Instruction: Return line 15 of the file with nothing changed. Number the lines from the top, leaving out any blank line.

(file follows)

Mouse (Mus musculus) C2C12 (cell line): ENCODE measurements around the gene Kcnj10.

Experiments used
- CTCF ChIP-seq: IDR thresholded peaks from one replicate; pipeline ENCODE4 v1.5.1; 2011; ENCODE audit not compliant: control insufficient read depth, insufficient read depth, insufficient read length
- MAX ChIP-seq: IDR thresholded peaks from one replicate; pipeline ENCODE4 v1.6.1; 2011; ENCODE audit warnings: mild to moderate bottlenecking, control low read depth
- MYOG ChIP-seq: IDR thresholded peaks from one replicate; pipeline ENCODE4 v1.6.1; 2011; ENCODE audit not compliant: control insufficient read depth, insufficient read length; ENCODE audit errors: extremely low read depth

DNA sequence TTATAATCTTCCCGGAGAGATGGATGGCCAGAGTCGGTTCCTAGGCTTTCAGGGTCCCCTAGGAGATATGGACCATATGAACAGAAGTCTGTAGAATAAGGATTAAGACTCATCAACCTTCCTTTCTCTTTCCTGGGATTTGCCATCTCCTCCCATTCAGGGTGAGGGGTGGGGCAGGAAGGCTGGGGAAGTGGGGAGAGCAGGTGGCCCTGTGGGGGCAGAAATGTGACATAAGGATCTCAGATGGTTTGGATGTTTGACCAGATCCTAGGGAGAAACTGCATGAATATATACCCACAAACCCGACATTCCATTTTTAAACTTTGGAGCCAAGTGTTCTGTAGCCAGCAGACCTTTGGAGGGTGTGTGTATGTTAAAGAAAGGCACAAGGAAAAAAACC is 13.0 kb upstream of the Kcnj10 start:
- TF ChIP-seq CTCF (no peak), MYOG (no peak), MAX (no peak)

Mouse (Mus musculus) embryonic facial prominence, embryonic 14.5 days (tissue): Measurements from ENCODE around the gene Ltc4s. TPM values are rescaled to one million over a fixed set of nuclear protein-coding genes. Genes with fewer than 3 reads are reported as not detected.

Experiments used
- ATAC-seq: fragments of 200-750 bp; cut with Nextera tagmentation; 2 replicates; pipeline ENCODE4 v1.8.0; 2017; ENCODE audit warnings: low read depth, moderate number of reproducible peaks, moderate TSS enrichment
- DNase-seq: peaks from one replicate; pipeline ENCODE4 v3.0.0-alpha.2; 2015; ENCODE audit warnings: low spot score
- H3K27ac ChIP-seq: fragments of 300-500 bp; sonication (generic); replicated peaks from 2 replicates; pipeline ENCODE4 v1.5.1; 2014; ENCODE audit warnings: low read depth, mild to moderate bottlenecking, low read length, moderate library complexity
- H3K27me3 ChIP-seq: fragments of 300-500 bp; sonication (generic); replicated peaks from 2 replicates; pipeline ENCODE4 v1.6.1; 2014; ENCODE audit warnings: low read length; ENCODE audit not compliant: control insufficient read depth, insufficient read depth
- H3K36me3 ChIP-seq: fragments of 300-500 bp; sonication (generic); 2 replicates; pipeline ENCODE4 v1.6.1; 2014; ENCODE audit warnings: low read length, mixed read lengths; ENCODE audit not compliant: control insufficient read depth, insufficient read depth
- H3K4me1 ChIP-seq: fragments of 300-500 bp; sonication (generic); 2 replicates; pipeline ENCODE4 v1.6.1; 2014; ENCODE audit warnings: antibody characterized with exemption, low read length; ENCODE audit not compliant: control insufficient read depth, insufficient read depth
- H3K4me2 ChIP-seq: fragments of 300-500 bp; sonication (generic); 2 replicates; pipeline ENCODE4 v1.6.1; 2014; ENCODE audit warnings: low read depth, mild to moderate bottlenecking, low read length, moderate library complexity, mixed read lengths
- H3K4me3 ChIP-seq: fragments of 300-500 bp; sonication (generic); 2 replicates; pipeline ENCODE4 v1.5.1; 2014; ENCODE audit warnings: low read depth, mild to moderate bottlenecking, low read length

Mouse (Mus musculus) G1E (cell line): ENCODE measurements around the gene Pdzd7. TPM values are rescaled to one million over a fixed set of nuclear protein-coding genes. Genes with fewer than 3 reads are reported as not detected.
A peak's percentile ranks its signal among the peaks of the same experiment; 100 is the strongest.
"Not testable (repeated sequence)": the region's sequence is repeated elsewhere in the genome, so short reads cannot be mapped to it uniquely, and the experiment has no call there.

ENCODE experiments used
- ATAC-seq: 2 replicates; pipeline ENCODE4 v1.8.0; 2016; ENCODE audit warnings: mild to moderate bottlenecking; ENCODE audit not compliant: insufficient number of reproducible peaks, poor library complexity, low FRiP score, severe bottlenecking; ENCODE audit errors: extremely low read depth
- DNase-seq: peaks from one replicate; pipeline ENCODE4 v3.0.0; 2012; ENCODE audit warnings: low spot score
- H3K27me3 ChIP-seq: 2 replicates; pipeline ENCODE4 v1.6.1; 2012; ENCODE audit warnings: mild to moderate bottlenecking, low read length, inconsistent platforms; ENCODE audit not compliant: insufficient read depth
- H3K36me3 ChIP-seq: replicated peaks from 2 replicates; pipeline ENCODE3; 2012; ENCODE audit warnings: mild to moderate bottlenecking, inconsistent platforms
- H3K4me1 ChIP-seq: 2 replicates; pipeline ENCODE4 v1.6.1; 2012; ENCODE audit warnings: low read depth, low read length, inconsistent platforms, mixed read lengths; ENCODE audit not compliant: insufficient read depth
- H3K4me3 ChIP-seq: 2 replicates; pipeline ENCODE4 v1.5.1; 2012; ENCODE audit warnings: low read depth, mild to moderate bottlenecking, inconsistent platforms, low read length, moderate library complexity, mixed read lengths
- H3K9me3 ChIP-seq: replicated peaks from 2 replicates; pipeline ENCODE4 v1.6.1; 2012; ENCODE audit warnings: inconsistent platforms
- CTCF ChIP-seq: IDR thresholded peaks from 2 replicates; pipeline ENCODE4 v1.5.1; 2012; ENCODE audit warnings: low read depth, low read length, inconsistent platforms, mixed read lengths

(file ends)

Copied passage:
- H3K4me1 ChIP-seq: fragments of 300-500 bp; sonication (generic); 2 replicates; pipeline ENCODE4 v1.6.1; 2014; ENCODE audit warnings: antibody characterized with exemption, low read length; ENCODE audit not compliant: control insufficient read depth, insufficient read depth